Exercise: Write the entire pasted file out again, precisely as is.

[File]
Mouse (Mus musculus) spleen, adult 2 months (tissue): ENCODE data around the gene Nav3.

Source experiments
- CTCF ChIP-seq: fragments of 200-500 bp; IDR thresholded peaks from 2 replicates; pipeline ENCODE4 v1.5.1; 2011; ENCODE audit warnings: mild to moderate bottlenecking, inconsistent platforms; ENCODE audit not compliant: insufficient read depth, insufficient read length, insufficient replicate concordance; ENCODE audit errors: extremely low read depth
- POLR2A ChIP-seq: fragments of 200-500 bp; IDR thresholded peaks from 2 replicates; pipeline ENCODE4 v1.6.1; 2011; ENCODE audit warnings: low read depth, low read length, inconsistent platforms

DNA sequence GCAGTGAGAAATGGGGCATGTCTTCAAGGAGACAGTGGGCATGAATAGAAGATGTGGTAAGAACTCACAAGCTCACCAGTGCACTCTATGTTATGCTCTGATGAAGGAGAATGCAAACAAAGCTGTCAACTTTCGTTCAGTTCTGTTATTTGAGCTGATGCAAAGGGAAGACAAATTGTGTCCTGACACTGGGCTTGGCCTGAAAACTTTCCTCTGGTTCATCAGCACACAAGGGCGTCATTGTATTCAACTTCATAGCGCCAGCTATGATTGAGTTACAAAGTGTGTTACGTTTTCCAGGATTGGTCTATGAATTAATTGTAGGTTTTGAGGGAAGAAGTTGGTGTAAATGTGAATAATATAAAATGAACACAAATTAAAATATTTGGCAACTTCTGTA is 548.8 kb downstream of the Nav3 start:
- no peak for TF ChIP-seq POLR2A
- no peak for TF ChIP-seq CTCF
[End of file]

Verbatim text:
Mouse (Mus musculus) spleen, adult 2 months (tissue): ENCODE data around the gene Nav3.

Source experiments
- CTCF ChIP-seq: fragments of 200-500 bp; IDR thresholded peaks from 2 replicates; pipeline ENCODE4 v1.5.1; 2011; ENCODE audit warnings: mild to moderate bottlenecking, inconsistent platforms; ENCODE audit not compliant: insufficient read depth, insufficient read length, insufficient replicate concordance; ENCODE audit errors: extremely low read depth
- POLR2A ChIP-seq: fragments of 200-500 bp; IDR thresholded peaks from 2 replicates; pipeline ENCODE4 v1.6.1; 2011; ENCODE audit warnings: low read depth, low read length, inconsistent platforms

DNA sequence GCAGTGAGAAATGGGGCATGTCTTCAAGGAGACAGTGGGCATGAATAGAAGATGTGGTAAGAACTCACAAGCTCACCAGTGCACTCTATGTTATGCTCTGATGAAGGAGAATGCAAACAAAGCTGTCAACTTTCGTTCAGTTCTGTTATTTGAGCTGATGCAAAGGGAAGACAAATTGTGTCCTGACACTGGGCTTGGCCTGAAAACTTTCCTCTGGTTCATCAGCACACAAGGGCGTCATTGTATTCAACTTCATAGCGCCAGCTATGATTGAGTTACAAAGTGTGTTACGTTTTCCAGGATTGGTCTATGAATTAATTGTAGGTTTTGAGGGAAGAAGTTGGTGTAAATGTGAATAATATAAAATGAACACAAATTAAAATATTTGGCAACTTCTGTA is 548.8 kb downstream of the Nav3 start:
- no peak for TF ChIP-seq POLR2A
- no peak for TF ChIP-seq CTCF